For all intents and purposes, until now, hot-in-place recycling has not played a significant role in pavement preservation throughout the country. Municipalities here and there have done a project here and there with mixed results over the past 20 years or so. That’s about to change.
For the past year, a revolutionary advancement in the process has been gaining traction throughout the country. Agencies have been hearing about how they can recycle 100 percent of their existing pavements without having to add an overlay afterwards. Transportation decision-makers are learning they can do this for about 30 percent less cost, and public works officials are discovering that by using this new HIR process they can reduce their carbon footprint by 63 percent compared to traditional mill and overlay.
This evolution in HIR technology is called Re-HEAT.
The revolutionary process defined
Re-HEAT is a cost-efficient and environmentally-responsible alternative that will deliver comparable pavement longevity to mill and overlay. Re-HEAT is comprised of two pieces of equipment: A pre-heater and a heater/recycler. The total length of the pair is far less than other larger, less nimble HIR equipment options. The Re-HEAT operation is just over 80 feet long, allowing it to be used in municipal settings typically not feasible with other types of HIR equipment.
Re-HEAT begins with the pre-heater unit gradually heating the existing two to three inches of asphalt pavement to approximately 200 degrees Fahrenheit.
The second unit, the heater/recycler, then continues to gradually bring the temperature of the pavement up to approximately 350 degrees Fahrenheit. Paddles underneath the unit begin to collect the heated and softened material into a windrow where it is fed into an on board asphalt drum mixer.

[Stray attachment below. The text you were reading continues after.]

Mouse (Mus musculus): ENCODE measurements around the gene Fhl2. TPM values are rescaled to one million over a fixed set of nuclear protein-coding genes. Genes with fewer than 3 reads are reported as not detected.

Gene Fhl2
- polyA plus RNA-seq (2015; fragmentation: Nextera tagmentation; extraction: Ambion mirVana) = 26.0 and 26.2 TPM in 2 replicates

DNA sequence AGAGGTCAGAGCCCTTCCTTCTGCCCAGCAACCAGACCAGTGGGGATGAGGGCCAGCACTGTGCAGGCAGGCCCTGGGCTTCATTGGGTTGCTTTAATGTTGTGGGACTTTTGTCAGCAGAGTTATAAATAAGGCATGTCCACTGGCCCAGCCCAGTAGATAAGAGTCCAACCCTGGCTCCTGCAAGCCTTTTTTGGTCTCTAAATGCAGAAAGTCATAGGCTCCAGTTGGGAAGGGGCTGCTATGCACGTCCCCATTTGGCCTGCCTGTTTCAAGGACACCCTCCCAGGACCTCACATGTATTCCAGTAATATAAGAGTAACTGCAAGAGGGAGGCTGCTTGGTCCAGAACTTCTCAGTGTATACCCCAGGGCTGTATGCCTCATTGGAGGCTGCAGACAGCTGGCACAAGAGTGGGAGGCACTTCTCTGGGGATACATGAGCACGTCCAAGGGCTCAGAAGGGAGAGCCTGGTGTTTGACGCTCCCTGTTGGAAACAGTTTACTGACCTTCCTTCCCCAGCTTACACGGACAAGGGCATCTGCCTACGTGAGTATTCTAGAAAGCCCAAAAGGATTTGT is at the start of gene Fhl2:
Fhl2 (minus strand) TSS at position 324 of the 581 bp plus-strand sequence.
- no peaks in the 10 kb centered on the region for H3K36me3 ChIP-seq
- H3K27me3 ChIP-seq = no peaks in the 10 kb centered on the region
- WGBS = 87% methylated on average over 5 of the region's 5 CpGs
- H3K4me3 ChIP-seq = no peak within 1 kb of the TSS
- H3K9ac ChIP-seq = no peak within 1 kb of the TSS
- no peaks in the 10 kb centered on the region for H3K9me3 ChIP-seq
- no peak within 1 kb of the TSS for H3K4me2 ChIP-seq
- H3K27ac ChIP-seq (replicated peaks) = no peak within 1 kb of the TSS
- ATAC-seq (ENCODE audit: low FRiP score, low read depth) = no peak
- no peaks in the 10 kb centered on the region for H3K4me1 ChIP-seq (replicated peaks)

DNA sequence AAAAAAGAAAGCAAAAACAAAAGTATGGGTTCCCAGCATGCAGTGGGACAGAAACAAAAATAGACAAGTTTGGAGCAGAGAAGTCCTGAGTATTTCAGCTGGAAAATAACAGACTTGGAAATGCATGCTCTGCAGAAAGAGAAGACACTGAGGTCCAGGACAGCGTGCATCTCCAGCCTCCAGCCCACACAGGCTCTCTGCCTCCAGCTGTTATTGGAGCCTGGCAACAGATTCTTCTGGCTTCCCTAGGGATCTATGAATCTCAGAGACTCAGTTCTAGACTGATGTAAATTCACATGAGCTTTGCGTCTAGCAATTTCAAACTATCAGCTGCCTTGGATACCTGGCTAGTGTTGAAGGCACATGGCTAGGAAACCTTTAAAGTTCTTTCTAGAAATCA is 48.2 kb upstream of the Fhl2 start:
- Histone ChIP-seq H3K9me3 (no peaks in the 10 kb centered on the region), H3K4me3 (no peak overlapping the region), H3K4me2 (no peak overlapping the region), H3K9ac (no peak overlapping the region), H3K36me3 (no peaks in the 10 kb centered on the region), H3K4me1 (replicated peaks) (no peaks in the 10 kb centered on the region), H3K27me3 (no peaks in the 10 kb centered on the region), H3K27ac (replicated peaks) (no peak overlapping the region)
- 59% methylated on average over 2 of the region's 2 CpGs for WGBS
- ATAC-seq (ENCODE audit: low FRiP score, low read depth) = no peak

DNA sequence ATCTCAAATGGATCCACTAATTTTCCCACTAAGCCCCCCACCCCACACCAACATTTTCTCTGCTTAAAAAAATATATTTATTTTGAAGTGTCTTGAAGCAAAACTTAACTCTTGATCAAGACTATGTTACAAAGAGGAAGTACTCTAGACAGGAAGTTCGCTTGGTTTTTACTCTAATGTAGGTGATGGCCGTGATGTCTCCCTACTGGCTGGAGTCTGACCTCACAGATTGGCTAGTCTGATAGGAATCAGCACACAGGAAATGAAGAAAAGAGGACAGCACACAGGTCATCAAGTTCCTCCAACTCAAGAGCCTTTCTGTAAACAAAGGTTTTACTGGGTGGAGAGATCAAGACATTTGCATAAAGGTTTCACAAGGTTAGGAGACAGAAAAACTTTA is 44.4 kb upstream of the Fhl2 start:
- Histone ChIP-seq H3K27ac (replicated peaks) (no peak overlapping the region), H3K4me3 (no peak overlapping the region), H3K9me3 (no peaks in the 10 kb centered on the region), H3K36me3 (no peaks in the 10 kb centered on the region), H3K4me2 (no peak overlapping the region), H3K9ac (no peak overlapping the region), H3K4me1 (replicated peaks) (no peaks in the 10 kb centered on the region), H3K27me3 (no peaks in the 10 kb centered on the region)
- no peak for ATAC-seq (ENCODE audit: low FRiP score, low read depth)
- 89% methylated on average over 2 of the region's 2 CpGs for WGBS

In the horizontal drum mixer, the rejuvenating oil is uniformly applied and thoroughly mixed while the heating process is maintained within the drum. Less than a minute later, the recycled hot mix is distributed out of the drum onto the pavement where it is augured and put through a traditional asphalt paving screed. The paving screed ensures proper slope and grade is delivered to the final surface course. Immediately following the second unit is a traditional steel drum vibratory roller to achieve specified density. Minutes later, the road will be open to traffic.
On the horizon
For so many municipality personnel who hear the Re-HEAT message, the response is, “This is a no-brainer.” Re-HEAT is currently under contract with or under serious consideration for use in this year’s pavement program by many respected, forward-thinking agencies throughout the country.
Re-HEAT has successfully performed throughout the country, including in the cities of Chicago, Pittsburgh, Cleveland and a slew of other municipalities.
In fact, after a pilot project last fall, the city of Chicago decided to incorporate it in a meaningful way into its resurfacing program for 2012. Milwaukee, Wis., and Marietta, Ga., will do the same. So will numerous counties in Georgia, Ohio, Tennessee and Indiana and suburbs in New England, Illinois and New Jersey — not to mention state DOTs in Rhode Island, New Jersey and Massachusetts.
For further information about Re-HEAT and Gallagher Asphalt Corporation, visit www.hotinplacerecycling.com and www.gallagherasphalt.com, or contact the author, Pat Faster, at (708) 878-8783 or firstname.lastname@example.org.